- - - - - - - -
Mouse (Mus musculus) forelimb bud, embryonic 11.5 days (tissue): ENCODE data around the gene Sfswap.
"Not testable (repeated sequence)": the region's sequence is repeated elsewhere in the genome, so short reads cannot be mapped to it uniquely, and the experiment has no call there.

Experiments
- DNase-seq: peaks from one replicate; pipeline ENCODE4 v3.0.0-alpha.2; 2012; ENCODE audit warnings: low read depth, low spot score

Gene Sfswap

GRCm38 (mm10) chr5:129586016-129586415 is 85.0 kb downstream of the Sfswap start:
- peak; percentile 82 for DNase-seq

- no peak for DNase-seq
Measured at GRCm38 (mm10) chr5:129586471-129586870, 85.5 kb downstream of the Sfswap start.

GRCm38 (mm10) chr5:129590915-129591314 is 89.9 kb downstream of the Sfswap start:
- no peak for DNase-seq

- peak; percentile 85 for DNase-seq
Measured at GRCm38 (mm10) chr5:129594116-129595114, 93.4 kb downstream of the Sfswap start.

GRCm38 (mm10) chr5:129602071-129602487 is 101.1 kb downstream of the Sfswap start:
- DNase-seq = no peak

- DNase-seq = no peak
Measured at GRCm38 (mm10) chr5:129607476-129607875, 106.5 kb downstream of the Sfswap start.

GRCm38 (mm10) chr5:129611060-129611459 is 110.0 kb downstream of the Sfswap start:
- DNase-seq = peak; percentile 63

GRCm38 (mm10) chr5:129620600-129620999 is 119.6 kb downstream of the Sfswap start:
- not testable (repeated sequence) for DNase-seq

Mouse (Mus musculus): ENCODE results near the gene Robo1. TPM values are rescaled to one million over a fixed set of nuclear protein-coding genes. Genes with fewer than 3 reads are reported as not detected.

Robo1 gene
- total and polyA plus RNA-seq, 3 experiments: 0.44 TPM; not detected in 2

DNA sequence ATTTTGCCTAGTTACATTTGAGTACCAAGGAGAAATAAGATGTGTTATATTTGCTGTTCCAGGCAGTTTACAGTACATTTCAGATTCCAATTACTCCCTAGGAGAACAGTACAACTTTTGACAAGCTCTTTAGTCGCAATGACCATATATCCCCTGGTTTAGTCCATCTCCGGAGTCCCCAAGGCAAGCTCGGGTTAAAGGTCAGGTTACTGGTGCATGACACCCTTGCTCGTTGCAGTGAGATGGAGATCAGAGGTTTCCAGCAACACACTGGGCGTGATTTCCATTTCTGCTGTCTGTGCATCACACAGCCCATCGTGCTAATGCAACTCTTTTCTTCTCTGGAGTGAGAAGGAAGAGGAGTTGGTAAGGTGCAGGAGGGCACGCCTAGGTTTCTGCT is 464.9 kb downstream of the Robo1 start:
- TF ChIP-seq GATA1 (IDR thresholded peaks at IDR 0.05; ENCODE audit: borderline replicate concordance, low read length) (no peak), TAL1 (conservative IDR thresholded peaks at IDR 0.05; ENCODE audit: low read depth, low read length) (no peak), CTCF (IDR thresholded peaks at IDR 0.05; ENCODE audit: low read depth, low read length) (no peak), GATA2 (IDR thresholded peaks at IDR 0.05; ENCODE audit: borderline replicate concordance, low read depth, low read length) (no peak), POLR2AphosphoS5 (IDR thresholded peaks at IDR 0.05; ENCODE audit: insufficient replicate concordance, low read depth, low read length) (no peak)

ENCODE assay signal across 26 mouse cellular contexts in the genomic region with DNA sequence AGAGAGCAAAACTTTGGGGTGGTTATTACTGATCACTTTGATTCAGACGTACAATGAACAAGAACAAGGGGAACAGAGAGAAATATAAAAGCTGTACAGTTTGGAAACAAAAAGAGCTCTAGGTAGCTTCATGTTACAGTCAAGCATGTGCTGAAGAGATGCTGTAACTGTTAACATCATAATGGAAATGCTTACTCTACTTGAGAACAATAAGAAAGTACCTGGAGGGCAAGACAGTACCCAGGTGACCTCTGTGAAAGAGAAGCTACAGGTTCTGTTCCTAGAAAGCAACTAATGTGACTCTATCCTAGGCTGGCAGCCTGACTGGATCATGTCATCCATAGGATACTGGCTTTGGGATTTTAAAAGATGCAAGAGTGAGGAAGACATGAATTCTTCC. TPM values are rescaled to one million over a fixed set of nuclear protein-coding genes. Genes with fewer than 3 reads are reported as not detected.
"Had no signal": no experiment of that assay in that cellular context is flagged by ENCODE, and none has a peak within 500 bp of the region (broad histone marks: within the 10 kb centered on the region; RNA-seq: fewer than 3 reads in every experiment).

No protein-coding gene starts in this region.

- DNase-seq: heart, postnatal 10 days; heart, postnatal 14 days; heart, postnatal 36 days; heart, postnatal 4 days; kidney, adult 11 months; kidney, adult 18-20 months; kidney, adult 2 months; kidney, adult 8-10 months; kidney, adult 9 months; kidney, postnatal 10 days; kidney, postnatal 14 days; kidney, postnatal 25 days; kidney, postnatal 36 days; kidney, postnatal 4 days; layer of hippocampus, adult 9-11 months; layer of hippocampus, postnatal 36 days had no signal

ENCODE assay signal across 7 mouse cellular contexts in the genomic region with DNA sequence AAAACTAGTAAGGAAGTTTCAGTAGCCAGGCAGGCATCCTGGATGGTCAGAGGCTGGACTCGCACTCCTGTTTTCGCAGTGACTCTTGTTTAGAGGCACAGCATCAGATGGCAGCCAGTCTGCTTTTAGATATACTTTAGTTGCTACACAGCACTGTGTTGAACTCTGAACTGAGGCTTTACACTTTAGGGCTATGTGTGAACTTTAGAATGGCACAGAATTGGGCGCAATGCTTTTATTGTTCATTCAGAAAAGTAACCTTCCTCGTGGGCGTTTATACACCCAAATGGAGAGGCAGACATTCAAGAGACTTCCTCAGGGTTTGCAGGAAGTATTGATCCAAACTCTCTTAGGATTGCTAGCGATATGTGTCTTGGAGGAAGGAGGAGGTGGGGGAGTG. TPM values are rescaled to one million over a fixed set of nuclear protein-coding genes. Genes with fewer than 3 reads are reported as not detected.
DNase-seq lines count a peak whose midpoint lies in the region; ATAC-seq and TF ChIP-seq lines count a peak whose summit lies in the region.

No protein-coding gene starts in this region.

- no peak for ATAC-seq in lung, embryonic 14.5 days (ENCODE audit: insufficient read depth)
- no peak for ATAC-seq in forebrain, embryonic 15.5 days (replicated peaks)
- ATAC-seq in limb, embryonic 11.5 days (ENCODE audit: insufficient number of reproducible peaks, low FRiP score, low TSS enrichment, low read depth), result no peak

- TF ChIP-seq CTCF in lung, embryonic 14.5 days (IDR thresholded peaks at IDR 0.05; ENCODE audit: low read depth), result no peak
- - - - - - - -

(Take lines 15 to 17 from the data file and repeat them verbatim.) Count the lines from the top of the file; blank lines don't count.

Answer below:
- DNase-seq = no peak

- DNase-seq = no peak
Measured at GRCm38 (mm10) chr5:129607476-129607875, 106.5 kb downstream of the Sfswap start.